Mount Holyoke’s Project Theatre Board representative Erin Murphy provides a discursive explanation in a campus-wide email:
“At its core, the show offers an extremely narrow perspective on what it means to be a woman… Gender is a wide and varied experience, one that cannot simply be reduced to biological or anatomical distinctions, and many of us who have participated in the show have grown increasingly uncomfortable presenting material that is inherently reductionist and exclusive.”
Well, here’s a sentence I never thought I’d write: as a woman with a vagina, why shouldn’t I be able to watch this play? If the complaint is that The Vagina Monologues excludes certain women without vaginas and therefore must be struck from the stage, then my complaint is that you’re excluding me from watching something I want to see because my gender remains defined by my biological parts. Isn’t it “reductionist” to deny me the right to see something? When did censorship become a good look for the modern feminist?
It’s great that Mount Holyoke is not discriminating against prospective female students who may or may not have vaginas (the school recently changed its admissions policy to welcome male-to female transgender students). I’m all for the school setting a socially progressive example for other women’s colleges to welcome trans students.
But I cannot get behind the idea that a celebratory play—one that Ensler and other women’s groups have used to raise money towards fighting violence against women—must now be construed as an oppressive one. Or, as one student wrote on an anonymous online message board, that “female-validating talk about vaginas is now forbidden…under the guise of ‘progress.’”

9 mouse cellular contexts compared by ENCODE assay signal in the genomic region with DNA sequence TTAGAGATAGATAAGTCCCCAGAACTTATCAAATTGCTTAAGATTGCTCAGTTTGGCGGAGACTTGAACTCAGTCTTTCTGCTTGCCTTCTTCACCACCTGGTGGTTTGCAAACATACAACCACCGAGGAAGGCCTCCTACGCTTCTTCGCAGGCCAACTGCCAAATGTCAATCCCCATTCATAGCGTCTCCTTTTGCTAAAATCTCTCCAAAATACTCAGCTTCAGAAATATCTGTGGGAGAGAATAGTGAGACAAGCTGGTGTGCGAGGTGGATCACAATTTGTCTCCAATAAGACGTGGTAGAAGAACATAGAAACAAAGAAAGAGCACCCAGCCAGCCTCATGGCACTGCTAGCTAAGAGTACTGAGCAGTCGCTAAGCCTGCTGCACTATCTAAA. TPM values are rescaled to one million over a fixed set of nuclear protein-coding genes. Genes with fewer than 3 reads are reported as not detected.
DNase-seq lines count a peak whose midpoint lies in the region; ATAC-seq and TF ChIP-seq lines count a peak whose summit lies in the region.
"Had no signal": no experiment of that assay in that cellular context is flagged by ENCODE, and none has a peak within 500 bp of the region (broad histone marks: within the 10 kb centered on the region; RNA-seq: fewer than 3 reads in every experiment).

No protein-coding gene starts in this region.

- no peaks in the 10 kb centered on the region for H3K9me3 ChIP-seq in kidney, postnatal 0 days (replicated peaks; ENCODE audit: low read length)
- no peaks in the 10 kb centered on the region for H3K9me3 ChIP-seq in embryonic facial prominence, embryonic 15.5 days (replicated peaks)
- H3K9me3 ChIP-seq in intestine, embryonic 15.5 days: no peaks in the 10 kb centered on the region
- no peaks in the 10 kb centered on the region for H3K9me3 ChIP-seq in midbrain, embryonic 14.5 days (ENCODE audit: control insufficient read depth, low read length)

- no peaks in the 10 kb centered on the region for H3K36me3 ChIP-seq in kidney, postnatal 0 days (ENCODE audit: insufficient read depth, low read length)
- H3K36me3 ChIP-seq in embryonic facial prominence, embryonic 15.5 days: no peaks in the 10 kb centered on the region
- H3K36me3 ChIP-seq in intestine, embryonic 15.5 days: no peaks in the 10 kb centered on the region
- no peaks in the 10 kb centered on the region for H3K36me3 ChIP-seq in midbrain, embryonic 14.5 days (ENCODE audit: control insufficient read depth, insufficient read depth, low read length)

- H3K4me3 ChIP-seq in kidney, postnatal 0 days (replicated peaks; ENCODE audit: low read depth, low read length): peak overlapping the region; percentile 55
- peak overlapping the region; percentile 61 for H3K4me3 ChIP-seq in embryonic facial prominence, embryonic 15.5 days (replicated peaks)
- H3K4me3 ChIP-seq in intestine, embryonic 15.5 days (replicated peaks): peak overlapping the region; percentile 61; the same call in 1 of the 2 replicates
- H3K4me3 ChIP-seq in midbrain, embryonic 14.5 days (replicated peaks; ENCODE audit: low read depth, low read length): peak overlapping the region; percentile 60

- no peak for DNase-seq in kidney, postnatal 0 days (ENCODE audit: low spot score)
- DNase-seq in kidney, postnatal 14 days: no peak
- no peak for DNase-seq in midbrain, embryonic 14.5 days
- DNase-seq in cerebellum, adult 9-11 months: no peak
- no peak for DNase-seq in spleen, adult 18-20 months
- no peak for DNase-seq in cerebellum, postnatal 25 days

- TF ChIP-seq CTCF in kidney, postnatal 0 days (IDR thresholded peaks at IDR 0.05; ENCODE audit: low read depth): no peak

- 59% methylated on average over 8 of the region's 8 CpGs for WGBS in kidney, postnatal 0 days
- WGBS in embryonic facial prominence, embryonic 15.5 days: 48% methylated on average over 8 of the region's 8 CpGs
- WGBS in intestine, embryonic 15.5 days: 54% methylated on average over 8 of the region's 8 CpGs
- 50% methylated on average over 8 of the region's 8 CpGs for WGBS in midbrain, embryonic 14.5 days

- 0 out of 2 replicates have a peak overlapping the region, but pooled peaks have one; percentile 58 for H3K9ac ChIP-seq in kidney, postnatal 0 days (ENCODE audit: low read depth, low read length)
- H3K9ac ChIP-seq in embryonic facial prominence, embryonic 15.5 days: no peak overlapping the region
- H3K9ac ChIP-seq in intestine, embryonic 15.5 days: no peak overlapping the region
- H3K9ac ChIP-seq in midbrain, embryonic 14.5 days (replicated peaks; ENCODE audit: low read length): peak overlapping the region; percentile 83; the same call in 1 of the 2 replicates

I’m not a fan of the anti-male narrative in The Vagina Monologues, nor do I agree with the play’s implication that a woman’s mere utterance of the words “vagina” and “cunt” empowers her. For these reasons, the show is indeed reductionist. It’s also outdated, primarily because it was written 20 years ago, though Camille Paglia denounced Ensler back in 2000 for embodying a “painfully outmoded branch of feminism.”
Had Ensler penned The Vagina Monologues today, she may well have expanded her feminist manifesto to be more representative of women who don’t have vaginas.
But I am baffled by the argument that the play is “blatantly transphobic and treats race and homosexuality questionably,” as one student put it, and should thus be censored on campus in its original form. (Mount Holyoke is reworking the show to be more trans-inclusive, and to address its various “problems” with “other identities.”)
That the play doesn’t incorporate transgendered voices or feminists without vaginas does not make it “transphobic.” It remains a classic feminist play, one that was conceived a generation ago and distilled from interviews with 200 women about their vaginas.
If we follow Mount Holyoke’s logic, colleges should not stage any plays that are exclusive or derogatory in their representation of gender, race, homosexuality, or any other minority group—which would eliminate Shakespeare, Charles Dickens, and yes, female writers like Jane Austen, where female characters may prevail, but only after enduring pain and indignity.
Even Alice Walker’s The Color Purple features a woman being brutalized before becoming winningly independent. Should this feminist classic be banned because of its images of female subjugation?
We should applaud Mount Holyoke for wanting to stage a feminist show that is more trans-inclusive. But all texts are difficult, all are open to interpretation, and those published in the past were written in different times. Censoring them, or banning them, should not be the response of any sensible, thoughtful feminist. Not one play can be representative of everything. Write something as boundary-breaking as it once was yourself—but let The Vagina Monologues live on.